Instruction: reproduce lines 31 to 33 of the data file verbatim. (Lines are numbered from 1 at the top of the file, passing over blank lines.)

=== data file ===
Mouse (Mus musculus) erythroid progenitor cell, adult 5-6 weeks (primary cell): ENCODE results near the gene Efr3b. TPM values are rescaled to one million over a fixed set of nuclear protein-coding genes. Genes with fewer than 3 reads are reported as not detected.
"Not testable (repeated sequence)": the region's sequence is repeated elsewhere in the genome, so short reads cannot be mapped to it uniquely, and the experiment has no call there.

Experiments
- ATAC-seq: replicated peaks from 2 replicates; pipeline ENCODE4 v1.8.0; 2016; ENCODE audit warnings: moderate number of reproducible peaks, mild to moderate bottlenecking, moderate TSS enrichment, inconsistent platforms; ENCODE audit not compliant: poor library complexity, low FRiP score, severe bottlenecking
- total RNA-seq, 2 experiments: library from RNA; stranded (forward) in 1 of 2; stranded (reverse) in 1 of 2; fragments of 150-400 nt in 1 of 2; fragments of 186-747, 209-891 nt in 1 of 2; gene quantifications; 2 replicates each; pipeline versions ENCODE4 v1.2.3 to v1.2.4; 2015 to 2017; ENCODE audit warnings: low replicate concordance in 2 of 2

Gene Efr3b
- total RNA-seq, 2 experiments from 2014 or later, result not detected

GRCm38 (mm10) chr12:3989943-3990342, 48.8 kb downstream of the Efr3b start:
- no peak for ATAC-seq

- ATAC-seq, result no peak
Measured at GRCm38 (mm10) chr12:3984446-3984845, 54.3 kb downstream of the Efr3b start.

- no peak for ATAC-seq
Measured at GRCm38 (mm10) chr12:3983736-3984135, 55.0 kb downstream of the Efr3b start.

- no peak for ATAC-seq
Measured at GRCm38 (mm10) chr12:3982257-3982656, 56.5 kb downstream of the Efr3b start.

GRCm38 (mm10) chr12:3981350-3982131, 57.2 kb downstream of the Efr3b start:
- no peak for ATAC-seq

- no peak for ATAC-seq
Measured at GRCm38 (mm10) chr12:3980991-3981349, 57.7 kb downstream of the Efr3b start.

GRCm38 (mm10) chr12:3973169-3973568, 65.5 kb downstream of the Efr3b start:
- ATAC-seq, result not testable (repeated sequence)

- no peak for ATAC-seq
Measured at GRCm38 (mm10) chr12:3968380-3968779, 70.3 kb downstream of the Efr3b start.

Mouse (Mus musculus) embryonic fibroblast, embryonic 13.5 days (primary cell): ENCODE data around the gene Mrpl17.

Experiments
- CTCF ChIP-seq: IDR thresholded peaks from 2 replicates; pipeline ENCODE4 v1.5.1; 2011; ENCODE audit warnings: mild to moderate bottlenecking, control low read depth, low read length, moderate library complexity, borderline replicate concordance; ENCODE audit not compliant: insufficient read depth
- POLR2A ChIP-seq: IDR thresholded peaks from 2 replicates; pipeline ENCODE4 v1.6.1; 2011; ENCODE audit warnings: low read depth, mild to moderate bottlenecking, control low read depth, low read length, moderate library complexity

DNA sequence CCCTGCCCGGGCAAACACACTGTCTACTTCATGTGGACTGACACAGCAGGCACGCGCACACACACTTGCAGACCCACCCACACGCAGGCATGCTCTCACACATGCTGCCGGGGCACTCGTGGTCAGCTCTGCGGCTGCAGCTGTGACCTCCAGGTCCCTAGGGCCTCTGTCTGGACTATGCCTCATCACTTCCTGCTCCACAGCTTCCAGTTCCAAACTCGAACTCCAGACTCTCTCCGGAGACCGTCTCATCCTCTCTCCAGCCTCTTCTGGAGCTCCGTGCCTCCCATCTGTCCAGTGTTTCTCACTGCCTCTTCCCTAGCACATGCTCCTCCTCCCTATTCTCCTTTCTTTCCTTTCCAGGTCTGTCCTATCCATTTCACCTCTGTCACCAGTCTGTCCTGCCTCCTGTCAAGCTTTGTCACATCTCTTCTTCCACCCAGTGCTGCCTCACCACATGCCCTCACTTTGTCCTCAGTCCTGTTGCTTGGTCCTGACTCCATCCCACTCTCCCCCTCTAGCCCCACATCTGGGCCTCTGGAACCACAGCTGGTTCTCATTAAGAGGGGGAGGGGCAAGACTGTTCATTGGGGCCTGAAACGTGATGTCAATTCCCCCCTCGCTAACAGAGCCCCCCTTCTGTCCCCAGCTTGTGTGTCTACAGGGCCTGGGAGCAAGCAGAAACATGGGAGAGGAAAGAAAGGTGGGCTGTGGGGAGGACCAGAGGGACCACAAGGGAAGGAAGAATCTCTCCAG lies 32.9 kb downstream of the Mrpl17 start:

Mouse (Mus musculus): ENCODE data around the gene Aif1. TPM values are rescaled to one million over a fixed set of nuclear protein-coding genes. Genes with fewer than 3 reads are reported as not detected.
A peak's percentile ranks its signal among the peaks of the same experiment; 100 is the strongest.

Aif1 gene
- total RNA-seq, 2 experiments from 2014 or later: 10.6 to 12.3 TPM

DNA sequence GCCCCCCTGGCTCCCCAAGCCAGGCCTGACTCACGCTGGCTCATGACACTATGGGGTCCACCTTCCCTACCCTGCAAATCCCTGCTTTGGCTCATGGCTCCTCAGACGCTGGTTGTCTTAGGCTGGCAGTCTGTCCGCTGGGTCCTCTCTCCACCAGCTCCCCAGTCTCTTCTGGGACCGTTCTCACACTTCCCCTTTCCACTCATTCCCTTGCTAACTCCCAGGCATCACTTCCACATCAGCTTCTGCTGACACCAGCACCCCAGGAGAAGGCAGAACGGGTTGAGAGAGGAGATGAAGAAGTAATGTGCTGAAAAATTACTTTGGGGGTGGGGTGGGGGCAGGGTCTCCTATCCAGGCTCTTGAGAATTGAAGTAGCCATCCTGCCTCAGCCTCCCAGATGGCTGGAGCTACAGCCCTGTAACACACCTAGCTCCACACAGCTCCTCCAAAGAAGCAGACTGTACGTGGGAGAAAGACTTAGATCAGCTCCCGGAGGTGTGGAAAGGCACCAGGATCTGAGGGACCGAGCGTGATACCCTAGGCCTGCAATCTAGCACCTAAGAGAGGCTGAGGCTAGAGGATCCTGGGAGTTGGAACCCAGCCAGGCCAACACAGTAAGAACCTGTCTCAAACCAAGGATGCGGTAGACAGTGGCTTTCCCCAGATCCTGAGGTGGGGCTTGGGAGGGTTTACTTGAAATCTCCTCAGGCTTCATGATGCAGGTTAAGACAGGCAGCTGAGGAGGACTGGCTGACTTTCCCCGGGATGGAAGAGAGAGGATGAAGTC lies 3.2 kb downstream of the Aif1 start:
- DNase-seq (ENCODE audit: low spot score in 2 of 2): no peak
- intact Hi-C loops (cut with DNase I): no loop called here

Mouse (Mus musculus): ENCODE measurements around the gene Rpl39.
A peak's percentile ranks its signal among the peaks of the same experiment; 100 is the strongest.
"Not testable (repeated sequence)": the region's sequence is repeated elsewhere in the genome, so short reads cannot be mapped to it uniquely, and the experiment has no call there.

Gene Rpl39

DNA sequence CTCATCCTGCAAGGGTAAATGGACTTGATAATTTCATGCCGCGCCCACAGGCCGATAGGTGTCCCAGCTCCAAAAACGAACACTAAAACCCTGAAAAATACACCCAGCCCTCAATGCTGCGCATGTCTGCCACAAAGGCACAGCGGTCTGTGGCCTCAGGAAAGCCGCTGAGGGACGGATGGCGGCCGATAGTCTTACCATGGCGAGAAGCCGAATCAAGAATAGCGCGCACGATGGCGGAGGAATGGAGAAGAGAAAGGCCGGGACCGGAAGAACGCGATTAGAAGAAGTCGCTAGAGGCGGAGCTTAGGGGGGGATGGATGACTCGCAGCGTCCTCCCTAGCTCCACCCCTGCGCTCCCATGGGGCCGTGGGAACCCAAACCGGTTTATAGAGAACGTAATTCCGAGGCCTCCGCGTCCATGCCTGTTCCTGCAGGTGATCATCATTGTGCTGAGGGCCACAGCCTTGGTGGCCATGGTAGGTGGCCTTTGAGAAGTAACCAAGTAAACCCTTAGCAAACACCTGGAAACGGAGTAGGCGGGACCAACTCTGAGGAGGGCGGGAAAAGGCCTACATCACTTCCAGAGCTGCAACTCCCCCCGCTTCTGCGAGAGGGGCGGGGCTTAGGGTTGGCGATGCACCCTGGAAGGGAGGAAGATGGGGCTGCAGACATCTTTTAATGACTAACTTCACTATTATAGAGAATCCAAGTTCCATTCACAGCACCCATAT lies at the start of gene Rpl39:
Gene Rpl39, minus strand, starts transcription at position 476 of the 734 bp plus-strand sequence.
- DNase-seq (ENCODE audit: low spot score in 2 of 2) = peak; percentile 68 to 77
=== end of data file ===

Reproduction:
Aif1 gene
- total RNA-seq, 2 experiments from 2014 or later: 10.6 to 12.3 TPM

DNA sequence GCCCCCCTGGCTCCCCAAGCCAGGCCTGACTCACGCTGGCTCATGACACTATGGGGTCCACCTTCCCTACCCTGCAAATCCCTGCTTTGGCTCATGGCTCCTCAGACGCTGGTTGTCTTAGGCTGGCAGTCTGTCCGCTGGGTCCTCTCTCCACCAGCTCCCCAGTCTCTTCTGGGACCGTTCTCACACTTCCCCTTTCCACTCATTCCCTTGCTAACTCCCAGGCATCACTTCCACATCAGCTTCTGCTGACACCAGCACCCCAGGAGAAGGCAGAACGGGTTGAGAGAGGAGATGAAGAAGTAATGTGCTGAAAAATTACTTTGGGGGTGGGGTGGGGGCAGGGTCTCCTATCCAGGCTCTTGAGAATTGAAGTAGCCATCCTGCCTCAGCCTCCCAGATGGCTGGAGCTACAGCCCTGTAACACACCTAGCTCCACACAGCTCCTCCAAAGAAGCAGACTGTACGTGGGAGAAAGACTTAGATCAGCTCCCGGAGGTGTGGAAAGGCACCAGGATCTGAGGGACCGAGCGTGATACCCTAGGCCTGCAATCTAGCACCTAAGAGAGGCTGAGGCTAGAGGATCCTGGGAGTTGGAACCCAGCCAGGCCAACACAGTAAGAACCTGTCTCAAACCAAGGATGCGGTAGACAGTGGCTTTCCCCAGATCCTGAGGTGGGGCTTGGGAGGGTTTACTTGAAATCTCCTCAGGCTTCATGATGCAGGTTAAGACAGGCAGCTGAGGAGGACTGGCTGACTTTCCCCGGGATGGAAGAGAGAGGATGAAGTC lies 3.2 kb downstream of the Aif1 start: